I’ve always had a hard time remembering the past in anything more detailed than vague, broad strokes and themes. I know I’m not alone in this, yet I often feel like I am. I have very few specific childhood memories that I can easily recall unless I look at photos or talk to friends about our lives then. This includes college years. And after college. I’m a little better about memories from my mid-20s on, but everything else has so many gaps! I hope some of you are nodding along and saying to yourselves, “Me too, Angie, me too.”

Recently, though, I went back to my childhood home in Panama for a two-week vacation with my husband and kids. While there, discovered a large storage box containing photo albums and… a treasure.

I found all of my scrapbook journals from age 12 through 18! Like many kids of the ’90s, I was obsessed with detailing my day to day in colorful, bubble-lettered, and fun ways. And boy, did this treasure not disappoint!  

It’s been like opening a pandora’s box into my early, mid, and late-ish adolescence, and I could not be more grateful. I brought my journals home with me in my luggage, and I’ve been going through them ever since. And I have to tell you, these things are page turners full of childhood memories! The best part is, I’m realizing some truly life-changing things.

I’ve known all my life that I’m a deeply feeling, sensitive soul. More recently, thanks to the book “Bittersweet” and podcasts by Glennon Doyle and Brené Brown, I have learned that I tend toward melancholy — I experience longing perhaps a bit more than others. And I’ve come to embrace that aspect of my SELF and to appreciate its value.

That said, because I’ve always been so inclined, the bits I remembered about my younger years seemed to always focus on these types of feelings and little else. For example, I knew I had lots of crushes on boys, and although I had a couple of relationships before leaving for college, I still felt like most of those years were spent sulking over unrequited love.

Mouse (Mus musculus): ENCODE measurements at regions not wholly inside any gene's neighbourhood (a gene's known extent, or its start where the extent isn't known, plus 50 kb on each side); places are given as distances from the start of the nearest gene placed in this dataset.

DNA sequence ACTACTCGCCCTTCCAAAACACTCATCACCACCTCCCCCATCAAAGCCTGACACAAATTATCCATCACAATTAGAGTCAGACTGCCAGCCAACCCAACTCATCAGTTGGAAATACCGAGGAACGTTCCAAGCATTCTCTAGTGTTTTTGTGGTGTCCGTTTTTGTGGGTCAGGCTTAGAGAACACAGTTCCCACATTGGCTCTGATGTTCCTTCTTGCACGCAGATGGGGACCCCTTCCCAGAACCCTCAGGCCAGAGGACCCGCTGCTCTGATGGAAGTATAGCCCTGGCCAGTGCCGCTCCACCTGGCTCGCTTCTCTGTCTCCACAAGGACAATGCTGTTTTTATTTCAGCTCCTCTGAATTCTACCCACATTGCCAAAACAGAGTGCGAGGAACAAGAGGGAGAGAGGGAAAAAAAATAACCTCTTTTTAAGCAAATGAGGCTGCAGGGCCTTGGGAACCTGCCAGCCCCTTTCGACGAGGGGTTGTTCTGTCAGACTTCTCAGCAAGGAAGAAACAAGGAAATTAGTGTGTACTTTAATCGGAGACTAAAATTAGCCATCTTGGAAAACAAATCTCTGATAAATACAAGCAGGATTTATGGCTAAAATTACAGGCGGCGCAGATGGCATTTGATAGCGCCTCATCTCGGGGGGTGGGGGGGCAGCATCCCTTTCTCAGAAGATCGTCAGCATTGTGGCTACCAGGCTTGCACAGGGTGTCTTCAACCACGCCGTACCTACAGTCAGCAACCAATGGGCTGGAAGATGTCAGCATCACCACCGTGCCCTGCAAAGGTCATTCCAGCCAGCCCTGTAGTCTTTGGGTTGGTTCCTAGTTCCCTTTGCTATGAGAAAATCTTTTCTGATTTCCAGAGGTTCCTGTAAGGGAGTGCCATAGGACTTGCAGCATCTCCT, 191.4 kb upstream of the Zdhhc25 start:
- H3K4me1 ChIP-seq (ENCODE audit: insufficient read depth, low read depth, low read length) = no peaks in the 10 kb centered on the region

As it turns out, though, I had such a full life! I was always doing something with my friends, whether school was in or out. My days were filled with activities and quality time with my friends and family. Trips to the beach or the countryside during weekends and school vacations were the norm. Sundays were for Mass followed by lunch at my grandparents’ — and I often commented how good the food had been! There were countless weekend nights at the movies — or movie nights at home thanks to Blockbuster. I even spent a lot more time with my busy pediatrician dad than I thought I did, which was such a nice discovery!

Finding my treasure trove of journals helped me see that my teenage years were replete with joy and happiness as well as typical adolescent turmoil and other struggles; both types of experiences coexisted harmoniously and contributed immensely to the person I am today. The bonds I formed with my closest friends created a strong foundation that is still important today. And for that I feel blessed and grateful.

The journals have also served as a bit of an eye opener as I start experiencing what it’s like to parent a pre-teen. With my oldest getting closer and closer to those hormone-packed years, I now have a preamble for what to expect — and let’s just say, I’m not necessarily eager! At the same time, thanks to my own recollections and experiences — as detailed in my journals — I have one more tool to prepare.

Knowing how I felt as I faced challenges, worries, new experiences, conflicts, and everything else that comes with the teenage territory is preparing me to face my children’s teenage years with more understanding, compassion, grace, and realistic expectations. And wow, what a treasure that is!

Angie V Martin
Angie was born and raised in Panama and attended college in Massachusetts, after which she took a couple of years to work in Boston and enjoy the nightlife before attending law school. Soon after becoming an attorney, Angie got married to the love of her life. They set down roots in Jamaica Plain, where they welcomed their firstborn, Henry, in 2012. Angie now lives in Nahant with her husband and two children (little Eloisa was born in 2015) as well as their rescue Boxer dog, Hobie. Angie is passionate about public interest law and serves as the pro bono director at Veterans Legal Services, a nonprofit legal services firm serving Massachusetts military veterans. Angie is also a certified life and leadership coach and loves supporting women and mothers on their journeys in their personal and professional lives. In addition to feeling honored to be a contributing writer for Boston Moms, Angie also enjoys writing in, and translating Boston Moms articles into, Spanish — she is a firm believer in ensuring every Boston mom feels like she/they belong here!